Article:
CATALOGUE NO: See text for individual catalogue numbers and BBCMusic Magazine Direct prices
Substantial orchestral noises come from Svetlanov and the Philharmonia in RIMSKY-KORSAKOV’s symphonic suite Antar (CDH 55137, £6.99), and though Svetlanov makes the most of the colourful orchestration, turning to his Regis reissue of glinka (RRC 1142, call for price) brought home what was missing: the thrilling sound of a Russian orchestra with its blood up.
The Overture to Ruslan and Ludmila with the Bolshoi Orchestra is sock-blowing-off stuff, crude 1963 Melodiya recording and all, and the braying brass at the beginning of the Jota aragonesa reaches the parts that other horns can’t.
There’s more sophistication from the USSR Ministry of Culture SO under Rozhdestvensky in two of SCHNITTKE’s concertos from the Eighties (RRC 1141, call for price).
With Yuri Bashmet and Natalia Gutman as soloists, these are definitive performances of pieces with little of the irony you might expect from this composer: the long slow movements that end each concerto are deeply felt in their tragedy.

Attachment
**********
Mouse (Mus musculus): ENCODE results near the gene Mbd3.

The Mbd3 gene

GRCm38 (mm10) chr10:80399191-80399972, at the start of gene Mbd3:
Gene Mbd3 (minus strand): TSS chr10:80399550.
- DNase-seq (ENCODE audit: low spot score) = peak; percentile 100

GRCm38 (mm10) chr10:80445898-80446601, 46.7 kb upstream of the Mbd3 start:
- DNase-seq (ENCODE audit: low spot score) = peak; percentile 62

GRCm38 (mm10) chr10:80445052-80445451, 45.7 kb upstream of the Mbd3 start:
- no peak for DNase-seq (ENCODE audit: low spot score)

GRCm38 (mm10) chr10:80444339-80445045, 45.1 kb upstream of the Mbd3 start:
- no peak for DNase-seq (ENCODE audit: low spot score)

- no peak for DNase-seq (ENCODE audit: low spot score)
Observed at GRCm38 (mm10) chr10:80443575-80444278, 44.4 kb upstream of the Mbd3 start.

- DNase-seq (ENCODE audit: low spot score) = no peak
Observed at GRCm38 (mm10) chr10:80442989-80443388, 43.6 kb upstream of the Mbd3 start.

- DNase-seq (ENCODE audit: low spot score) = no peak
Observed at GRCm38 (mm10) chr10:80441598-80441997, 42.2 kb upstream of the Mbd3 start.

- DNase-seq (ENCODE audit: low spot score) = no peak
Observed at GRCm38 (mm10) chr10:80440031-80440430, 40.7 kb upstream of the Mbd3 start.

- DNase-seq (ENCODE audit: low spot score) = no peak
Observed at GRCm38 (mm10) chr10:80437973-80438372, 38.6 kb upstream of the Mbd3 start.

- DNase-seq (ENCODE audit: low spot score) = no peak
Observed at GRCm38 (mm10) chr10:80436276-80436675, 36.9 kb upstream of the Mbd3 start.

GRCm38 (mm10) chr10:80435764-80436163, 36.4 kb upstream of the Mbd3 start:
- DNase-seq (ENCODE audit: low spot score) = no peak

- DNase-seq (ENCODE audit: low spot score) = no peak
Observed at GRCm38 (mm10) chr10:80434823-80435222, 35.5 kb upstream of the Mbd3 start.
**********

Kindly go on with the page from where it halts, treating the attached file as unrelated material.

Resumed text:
TCHAIKOVSKY’s Grand Sonata is more positive in its outlook, and although Mikhail Pletnev has rather a clangorous piano to contend with, he brings the right sort of barnstorming panache to the outer movements, as well as charm and sharply delineated character to the miniatures of the Children’s Album (RRC 1143, call for price).
Regis draws material from a variety of sources: a collection of English string music with the RPO under Charles Groves first appeared on IMP, and has the advantage of a sonorous recording which brings real power to the climaxes of Vaughan Williams’s Tallis Fantasia and Elgar’s Serenade for Strings.
The playing is warm and spontaneous, even if there are a few hairy moments in Britten’s Frank Bridge Variations (RRC 1138, call for price).
I hope that the reissue of MAXWELL DAVIES’s Sinfonia concertante and Sinfonia marks the beginning of the reappearance of the composer’s Unicorn-Kanchana recordings (RRC 1148, call for price).
This may be tough stuff to get into, but its integrity and musicality are undeniable, especially with the composer at the helm of the Scottish CO, whose commitment, together with the virtuosity of its front desk players, are very persuasive.